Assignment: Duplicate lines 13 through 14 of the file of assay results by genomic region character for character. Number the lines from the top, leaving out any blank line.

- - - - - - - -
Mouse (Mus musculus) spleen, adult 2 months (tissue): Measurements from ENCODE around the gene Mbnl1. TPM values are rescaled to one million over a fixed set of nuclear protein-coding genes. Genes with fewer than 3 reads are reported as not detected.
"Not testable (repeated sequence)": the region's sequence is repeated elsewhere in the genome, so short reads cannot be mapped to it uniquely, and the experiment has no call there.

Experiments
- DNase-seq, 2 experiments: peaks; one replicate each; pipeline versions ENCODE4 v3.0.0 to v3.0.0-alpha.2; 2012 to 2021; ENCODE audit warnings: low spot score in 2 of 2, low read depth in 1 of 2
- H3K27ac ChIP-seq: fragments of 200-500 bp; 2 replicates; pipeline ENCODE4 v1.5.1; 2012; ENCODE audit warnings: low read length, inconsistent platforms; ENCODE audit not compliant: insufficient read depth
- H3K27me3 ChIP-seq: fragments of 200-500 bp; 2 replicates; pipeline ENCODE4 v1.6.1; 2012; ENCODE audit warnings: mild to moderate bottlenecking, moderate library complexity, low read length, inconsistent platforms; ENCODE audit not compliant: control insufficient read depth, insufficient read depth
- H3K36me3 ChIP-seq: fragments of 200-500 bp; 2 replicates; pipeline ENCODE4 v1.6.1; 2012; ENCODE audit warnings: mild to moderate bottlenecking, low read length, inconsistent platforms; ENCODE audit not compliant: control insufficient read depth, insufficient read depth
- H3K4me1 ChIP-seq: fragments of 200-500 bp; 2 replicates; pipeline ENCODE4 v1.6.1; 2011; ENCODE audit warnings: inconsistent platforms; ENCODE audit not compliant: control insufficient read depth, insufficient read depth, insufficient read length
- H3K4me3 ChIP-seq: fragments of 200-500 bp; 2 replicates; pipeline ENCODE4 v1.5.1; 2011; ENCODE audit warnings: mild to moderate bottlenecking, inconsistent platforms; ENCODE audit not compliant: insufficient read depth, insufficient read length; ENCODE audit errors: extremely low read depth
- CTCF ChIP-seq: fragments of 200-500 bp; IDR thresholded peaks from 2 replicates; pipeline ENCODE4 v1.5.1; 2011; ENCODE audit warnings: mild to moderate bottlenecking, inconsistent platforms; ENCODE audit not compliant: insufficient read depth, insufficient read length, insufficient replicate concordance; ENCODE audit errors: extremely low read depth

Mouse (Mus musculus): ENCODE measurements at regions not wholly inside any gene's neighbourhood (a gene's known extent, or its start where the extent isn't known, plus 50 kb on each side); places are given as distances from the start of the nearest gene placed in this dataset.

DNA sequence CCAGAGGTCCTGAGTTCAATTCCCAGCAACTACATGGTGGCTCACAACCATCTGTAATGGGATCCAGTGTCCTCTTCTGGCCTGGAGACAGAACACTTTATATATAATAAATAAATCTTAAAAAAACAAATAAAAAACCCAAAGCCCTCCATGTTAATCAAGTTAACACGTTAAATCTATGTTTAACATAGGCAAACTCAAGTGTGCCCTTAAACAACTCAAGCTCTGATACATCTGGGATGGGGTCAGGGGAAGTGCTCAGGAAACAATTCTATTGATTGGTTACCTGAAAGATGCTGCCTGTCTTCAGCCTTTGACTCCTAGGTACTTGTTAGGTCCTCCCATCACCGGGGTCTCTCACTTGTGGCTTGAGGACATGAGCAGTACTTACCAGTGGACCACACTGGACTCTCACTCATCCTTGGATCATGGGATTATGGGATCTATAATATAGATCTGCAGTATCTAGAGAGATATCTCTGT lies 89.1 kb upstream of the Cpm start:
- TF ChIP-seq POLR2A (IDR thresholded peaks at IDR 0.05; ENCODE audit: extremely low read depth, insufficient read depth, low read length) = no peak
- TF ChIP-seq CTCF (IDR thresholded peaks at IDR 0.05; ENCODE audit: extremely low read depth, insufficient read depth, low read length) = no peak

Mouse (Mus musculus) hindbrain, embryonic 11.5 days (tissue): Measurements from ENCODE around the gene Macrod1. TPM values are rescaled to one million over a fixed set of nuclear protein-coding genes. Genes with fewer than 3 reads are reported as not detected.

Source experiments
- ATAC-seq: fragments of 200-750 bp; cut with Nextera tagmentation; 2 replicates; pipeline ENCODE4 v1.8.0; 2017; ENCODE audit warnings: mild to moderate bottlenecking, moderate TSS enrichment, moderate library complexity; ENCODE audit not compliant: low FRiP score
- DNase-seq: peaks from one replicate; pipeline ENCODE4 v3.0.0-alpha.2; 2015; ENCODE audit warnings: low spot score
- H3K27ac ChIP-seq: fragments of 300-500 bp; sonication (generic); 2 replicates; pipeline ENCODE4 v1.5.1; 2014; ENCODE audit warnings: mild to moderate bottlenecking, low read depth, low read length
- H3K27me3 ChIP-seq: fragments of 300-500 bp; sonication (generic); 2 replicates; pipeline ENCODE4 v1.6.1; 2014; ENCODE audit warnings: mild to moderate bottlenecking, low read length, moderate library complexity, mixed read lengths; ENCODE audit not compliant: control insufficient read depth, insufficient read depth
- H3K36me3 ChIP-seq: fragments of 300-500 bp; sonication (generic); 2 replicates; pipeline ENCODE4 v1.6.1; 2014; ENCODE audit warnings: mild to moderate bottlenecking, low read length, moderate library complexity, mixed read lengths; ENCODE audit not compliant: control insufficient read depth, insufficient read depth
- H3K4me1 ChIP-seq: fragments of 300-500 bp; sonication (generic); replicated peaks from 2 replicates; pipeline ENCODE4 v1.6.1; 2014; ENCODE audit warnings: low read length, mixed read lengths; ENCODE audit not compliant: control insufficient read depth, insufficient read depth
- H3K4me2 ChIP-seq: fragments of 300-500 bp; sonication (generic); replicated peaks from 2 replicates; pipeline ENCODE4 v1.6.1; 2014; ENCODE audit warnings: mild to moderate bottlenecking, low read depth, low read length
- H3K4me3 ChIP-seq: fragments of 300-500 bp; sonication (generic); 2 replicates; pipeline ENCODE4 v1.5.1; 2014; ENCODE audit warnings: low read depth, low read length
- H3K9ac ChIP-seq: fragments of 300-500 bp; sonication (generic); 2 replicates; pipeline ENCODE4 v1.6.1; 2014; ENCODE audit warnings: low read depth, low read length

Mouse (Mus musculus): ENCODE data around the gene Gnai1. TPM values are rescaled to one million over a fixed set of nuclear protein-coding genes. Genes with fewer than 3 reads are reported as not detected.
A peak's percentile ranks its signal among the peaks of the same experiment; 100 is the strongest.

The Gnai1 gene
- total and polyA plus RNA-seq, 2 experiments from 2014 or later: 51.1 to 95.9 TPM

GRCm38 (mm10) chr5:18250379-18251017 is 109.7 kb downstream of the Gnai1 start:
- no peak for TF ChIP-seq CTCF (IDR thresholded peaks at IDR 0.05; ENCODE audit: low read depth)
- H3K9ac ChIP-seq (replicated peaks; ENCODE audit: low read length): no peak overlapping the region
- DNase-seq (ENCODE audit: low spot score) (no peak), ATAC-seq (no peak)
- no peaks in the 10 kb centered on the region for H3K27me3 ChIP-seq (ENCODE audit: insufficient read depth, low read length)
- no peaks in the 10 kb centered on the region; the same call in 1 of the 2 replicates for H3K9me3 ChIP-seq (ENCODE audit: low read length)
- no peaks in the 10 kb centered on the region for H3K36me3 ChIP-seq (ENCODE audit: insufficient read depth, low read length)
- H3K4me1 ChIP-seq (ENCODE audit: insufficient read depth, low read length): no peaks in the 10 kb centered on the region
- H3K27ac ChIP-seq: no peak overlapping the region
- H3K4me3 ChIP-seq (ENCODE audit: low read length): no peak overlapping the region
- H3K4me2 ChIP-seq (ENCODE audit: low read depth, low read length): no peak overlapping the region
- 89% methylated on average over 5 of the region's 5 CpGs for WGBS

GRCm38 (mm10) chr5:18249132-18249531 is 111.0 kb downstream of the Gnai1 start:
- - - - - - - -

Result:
- TF ChIP-seq POLR2A (IDR thresholded peaks at IDR 0.05; ENCODE audit: extremely low read depth, insufficient read depth, low read length) = no peak
- TF ChIP-seq CTCF (IDR thresholded peaks at IDR 0.05; ENCODE audit: extremely low read depth, insufficient read depth, low read length) = no peak